20. One more satisfied owner of an incredible 6mm rifle. Mine has brought down its fair share of big game! Four Moose a Bull Elk, dozens of whitetail and muleys all clean one shot kills.Nice and light easy to wield.Taken many deer on a dead run with this gem of a rifle.

  21. Great review. When I was 14, around 1969 my Dad bought me a Remington 660 in .243. Never had killed a deer or seen one that had been killed. Had only seen one on the school bus a few hundred yards from my house before the season. Back then the deer limit in GA was one buck or one doe a year. I hunted about 45 days sitting on a stool just off a firebreak on flat ground and finally had a doe walk up broadside at about 40 yards. Put the iron sights on her right behind the shoulder as I had read in Field & Stream and pulled the trigger. Deer bounded off but I was convinced that I hit it. Right at dark so I headed home without a flashlight and told my Dad. Next morning I drug him back to the scene and we found the doe with a perfect heart shot about 30 yards from the spot of the shot. My Dad had no idea what to do so I jumped in and field dressed the deer just like they had said to do in Field & Stream. We drug it home. One of the proudest days of my young life. I can’t tell you how much I appreciate the experience and the beauty and opportunity to harvest such a magical and beautiful animal which I very much enjoyed eating.

  22. I have used the same Remington Mohawk 600 since I was probably 9 or 10 hunting deer with my father. I am 48 years old now and still love this gun. I own many other guns and have thought of switching to something a little bigger like a 7mm Mag but then I ask myself, Why change? I mean this little gun kills everything I shoot at and just feels comfortable. My favorite thing about the gun is it’s length, very easy to take with you no matter where you’re trying to go.

  23. I have a Mohawk 6mm . I get .442 groups at 100 yards. It is one of the most accurate rifles I have.

  24. I own A Remington 600 in 6mm with the vent rib. I learned to hunt with this rifle with my Grandfather when my dad was stationed overseas in the 60’s. This gun holds a lot of sentimental value for me and has taken a lot of deer over the years. I have never had any trouble with the gun. It looks as good today as it did in 1964. I am going to be proud to teach my grandson to hunt with this rifle and pass it on to him. It is only as accurate as the person shooting it.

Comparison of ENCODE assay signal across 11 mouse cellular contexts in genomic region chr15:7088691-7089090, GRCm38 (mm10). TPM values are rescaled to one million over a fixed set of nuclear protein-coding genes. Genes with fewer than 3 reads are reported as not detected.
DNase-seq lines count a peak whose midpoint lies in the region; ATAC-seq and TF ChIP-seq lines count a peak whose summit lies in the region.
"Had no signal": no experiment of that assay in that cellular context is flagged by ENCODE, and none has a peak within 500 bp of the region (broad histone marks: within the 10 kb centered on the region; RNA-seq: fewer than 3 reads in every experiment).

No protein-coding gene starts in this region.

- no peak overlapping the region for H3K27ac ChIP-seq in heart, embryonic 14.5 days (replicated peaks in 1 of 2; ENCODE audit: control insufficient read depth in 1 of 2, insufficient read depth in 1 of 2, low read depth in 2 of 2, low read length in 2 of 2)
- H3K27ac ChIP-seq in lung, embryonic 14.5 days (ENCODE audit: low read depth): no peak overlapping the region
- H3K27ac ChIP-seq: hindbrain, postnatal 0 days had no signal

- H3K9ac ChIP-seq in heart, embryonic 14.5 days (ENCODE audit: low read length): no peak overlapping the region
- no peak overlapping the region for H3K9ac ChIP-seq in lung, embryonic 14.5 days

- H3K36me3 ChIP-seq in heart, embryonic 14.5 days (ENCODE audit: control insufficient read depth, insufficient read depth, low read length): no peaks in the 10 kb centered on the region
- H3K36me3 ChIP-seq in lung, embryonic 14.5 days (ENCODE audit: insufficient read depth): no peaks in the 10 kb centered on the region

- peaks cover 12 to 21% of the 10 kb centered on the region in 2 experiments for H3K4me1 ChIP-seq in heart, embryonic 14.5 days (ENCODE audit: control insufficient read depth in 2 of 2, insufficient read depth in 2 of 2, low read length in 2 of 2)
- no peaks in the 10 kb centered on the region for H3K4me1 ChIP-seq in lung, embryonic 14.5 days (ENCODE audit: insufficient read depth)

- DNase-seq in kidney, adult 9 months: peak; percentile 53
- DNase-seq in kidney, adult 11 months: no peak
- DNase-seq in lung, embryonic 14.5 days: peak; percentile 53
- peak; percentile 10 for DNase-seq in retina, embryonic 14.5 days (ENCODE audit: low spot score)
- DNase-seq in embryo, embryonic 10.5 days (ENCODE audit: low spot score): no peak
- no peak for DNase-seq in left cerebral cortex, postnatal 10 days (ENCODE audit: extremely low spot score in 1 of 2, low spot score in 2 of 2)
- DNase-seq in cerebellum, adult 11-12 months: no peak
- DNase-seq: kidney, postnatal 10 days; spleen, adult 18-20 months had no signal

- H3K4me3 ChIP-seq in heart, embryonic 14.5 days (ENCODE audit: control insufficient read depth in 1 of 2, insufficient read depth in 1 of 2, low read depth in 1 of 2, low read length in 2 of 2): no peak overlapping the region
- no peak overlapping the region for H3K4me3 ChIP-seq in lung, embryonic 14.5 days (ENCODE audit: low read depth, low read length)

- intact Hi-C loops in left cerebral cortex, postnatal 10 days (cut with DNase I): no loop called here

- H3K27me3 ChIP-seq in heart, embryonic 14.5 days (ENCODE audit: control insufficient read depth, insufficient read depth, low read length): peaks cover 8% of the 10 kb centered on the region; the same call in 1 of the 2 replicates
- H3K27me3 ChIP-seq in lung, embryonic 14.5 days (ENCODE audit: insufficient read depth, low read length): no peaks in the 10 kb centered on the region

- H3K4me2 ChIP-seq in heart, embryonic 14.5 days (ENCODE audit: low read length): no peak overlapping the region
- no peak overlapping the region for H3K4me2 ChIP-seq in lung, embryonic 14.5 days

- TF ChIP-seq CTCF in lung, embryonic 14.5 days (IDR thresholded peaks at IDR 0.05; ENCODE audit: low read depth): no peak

I loved your review and thought it was well done.Thank you for the memories of a great gun.

  25. I shoot a 6mm Rem 600 Mohawk……it likes 100 grn. Nosler Partions……
    200yrd shoots on whitetail and they die……
    I can’t wait to teach my kids on it as my dad taught me…..
    BTW- great review

  26. I have owned a Mohawk 600 6MM Remington ever since my grandfather presented it to me when I was 12….over 40 years ago. This is a great rifle and I truly love shooting it. Ammo is available online…I have not found it anywhere other than that. Enjoyed your review.

  27. The Remington Mohawk 600 in 6mm was/is an incredible rifle. I got mine one brand new for $76 when I was 15. Saved another couple of weeks for a Tasco 4x scope and rings. After a summer of bench shooting with it, my prize taget was 10 rounds at 100 yds that could be covered with a dime (wish I could see that well now!). It was done with 80gr Winchester ammo. I never could get handloads that shot as well or better than anything I bought off the shelf regardless of bullet weight. It is just an amazing little rifle. Someone told me at the time that the NRA rated it as one of the most accurate rifles off the shelf that you could buy. Not sure how true that was but my experience would not contradict that. Thanks for the article and history lessons!